Say you decide to adopt a baby girl in China. You receive her photo, put it on your refrigerator and gaze at it as the months pass, until finally you’re halfway around the world, holding her in your arms, tears of joy streaming down your face.
But later in your hotel room, after undressing her, you discover worrisome physical signs, in particular a scar on her spine. You call the doctor, then head to the hospital for examinations and CT scans, where you are told the following: she suffered botched spinal surgery that caused nerve damage. Soon she will lose all bladder and bowel control. Oh, and she will be paralyzed for life. We’re so sorry.
But the adoption agency offers you a choice: keep this damaged baby, or trade her in for a healthier one.
You don’t even know about the trials yet to come, about the alarming diagnoses she’ll receive back home, the terrifying seizures you’ll witness. Nor do you know about the happy ending that is years off, when she comes through it all and is perfectly fine. You have to decide now. This is your test. What do you do?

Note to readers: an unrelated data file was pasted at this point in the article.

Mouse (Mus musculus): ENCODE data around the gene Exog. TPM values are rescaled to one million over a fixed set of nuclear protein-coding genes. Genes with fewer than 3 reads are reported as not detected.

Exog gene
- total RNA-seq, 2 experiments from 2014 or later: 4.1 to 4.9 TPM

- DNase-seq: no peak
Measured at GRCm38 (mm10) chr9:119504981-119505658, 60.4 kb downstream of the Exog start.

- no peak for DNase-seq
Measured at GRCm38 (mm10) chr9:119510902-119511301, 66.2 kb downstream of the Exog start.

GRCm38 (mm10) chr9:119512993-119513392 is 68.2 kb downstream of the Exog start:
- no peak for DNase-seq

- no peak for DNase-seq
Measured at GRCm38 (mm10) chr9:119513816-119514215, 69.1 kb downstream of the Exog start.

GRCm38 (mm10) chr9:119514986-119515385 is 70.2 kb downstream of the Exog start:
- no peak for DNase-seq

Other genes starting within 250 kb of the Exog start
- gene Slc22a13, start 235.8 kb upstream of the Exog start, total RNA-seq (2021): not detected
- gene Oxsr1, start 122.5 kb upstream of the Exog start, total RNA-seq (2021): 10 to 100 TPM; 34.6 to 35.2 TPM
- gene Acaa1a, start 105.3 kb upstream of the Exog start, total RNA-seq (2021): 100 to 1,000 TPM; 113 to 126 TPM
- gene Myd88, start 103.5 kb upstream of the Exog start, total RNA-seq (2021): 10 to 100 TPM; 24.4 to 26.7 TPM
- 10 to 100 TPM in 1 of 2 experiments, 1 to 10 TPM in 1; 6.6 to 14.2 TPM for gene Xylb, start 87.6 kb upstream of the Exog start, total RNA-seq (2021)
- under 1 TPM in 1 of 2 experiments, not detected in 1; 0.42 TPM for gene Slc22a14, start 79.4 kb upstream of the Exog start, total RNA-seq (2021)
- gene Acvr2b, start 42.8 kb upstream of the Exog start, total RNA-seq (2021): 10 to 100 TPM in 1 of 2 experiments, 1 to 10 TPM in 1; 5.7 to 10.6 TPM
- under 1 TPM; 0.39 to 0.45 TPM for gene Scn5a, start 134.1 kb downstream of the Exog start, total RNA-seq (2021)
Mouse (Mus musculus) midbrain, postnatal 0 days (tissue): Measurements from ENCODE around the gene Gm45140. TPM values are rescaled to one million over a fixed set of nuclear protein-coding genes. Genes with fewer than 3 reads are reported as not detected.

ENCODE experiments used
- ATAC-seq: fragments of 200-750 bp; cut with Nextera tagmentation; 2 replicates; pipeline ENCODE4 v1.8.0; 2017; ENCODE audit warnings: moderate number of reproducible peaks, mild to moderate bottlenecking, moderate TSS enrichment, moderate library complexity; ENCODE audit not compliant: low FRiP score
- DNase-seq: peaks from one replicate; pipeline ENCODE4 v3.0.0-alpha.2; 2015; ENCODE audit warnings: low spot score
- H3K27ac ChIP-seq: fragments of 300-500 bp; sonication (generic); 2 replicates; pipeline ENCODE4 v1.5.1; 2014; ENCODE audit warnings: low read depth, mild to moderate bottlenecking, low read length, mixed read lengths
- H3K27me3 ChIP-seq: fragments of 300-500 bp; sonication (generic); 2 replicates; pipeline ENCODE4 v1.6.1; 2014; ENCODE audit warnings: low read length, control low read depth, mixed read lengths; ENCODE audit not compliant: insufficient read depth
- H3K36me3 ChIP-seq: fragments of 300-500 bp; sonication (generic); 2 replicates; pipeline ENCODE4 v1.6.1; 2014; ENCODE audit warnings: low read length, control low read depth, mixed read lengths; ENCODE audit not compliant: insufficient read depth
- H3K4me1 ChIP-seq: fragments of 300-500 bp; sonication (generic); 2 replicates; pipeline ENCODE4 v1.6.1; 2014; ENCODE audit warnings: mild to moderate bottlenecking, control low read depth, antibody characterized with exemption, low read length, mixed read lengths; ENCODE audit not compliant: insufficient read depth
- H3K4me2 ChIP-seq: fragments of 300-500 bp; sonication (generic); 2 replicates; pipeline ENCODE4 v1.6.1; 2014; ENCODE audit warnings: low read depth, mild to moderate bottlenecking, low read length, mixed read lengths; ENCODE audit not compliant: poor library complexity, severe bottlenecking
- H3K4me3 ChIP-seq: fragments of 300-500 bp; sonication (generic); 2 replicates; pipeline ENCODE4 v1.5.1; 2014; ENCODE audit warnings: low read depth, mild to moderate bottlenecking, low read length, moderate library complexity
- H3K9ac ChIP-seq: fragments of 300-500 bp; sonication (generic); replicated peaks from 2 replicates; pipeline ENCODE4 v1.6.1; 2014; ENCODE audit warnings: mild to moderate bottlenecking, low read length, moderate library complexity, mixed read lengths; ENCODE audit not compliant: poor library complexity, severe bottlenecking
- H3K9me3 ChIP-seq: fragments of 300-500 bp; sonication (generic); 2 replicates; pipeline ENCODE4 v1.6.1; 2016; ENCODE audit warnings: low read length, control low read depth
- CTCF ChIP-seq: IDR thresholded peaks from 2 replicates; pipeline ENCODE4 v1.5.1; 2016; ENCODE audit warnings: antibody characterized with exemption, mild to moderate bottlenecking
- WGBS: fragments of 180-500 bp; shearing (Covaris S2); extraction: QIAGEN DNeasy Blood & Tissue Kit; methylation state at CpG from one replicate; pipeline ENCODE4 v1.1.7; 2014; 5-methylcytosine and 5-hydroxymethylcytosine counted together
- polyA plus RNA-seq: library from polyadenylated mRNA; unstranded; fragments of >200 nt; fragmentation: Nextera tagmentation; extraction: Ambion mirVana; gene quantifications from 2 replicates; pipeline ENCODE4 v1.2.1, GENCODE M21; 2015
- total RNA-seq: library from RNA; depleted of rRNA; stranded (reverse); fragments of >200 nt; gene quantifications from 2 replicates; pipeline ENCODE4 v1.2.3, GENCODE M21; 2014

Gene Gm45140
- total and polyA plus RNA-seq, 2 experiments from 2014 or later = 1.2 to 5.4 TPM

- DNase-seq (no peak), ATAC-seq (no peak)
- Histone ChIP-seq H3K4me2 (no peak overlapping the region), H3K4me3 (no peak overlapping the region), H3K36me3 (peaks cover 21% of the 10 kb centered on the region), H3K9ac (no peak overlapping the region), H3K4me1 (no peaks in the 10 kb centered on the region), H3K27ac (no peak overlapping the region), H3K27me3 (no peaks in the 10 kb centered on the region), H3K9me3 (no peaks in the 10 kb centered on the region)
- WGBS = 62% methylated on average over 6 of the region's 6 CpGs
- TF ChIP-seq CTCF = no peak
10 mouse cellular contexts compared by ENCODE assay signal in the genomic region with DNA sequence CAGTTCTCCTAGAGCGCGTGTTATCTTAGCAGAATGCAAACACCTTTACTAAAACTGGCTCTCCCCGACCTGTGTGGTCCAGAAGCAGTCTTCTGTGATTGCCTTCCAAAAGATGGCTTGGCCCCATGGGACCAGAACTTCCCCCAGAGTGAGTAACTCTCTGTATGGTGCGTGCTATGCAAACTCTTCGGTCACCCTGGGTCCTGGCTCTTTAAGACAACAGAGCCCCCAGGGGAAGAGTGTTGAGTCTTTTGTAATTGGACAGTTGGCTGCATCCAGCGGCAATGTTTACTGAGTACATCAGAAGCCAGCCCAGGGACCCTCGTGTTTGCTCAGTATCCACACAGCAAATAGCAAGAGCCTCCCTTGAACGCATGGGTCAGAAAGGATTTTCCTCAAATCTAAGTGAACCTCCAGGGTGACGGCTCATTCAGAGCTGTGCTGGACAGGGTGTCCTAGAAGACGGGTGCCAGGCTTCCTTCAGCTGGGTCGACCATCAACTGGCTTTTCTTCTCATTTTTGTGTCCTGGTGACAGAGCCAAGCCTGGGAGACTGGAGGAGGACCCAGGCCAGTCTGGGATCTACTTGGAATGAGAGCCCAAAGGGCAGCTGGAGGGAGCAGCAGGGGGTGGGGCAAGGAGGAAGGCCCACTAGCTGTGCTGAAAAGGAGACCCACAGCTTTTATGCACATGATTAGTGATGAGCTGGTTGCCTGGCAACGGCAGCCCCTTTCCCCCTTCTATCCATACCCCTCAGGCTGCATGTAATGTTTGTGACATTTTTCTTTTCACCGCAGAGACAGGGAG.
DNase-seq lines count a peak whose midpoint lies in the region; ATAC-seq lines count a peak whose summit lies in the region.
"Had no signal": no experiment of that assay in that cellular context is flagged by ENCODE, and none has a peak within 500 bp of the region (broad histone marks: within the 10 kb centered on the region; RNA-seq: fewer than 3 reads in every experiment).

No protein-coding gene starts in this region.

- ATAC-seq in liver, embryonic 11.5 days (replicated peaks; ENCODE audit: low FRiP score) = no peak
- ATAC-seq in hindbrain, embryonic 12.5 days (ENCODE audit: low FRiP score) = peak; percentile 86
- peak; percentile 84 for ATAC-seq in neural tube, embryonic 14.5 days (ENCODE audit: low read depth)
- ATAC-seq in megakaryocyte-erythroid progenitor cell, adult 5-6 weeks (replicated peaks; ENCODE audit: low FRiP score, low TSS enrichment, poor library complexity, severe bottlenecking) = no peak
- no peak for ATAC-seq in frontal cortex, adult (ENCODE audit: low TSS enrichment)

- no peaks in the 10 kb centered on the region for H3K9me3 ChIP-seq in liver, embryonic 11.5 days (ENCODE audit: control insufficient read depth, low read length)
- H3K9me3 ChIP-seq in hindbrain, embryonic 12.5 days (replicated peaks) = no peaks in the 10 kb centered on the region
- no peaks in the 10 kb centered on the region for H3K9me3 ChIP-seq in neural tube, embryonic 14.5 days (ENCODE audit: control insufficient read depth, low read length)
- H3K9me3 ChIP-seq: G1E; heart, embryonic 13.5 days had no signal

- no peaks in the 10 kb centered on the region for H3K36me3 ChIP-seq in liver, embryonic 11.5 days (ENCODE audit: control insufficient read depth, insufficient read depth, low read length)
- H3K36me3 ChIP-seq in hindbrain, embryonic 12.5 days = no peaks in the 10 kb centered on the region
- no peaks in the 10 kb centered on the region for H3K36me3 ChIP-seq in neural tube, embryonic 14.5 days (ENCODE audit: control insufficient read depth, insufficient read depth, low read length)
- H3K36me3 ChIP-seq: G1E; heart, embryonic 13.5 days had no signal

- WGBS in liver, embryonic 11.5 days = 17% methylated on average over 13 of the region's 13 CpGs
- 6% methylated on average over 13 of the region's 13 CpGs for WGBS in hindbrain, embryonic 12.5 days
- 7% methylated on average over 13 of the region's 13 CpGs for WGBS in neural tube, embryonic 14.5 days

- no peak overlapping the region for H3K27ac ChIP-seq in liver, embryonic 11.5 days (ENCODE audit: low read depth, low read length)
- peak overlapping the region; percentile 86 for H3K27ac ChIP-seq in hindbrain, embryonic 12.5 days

If you’re Elizabeth Fitzsimons, who told this story here one Mother’s Day, you say: “We don’t want another baby. We want our baby, the one sleeping right over there. She’s our daughter.”
That’s love. Anyone can have it. All it requires is a little bravery. Or a lot.”
Hey, you can have this amazing boyfriend who is going to love the shit out of you, and the relationship will force you to know and own the definition of unconditional love, but he’s going to be taken away from you in less than two years. Leading up to that, you’re going to have to do a number of things, like change his diaper, physically force poop out of his butt, help him walk, bathe him, and make sure he gets his painkillers on time.
Not taking the “out” Clark offered me when he was first diagnosed is the best decision I’ve ever made.
I think Jens Lekman – Pocketful of Money is one of the best songs ever. I’ve just returned to it, and I think I’ve listened to it at least 15 times today. I love when this happens.
From April 1, 2009, two and a half months before he died: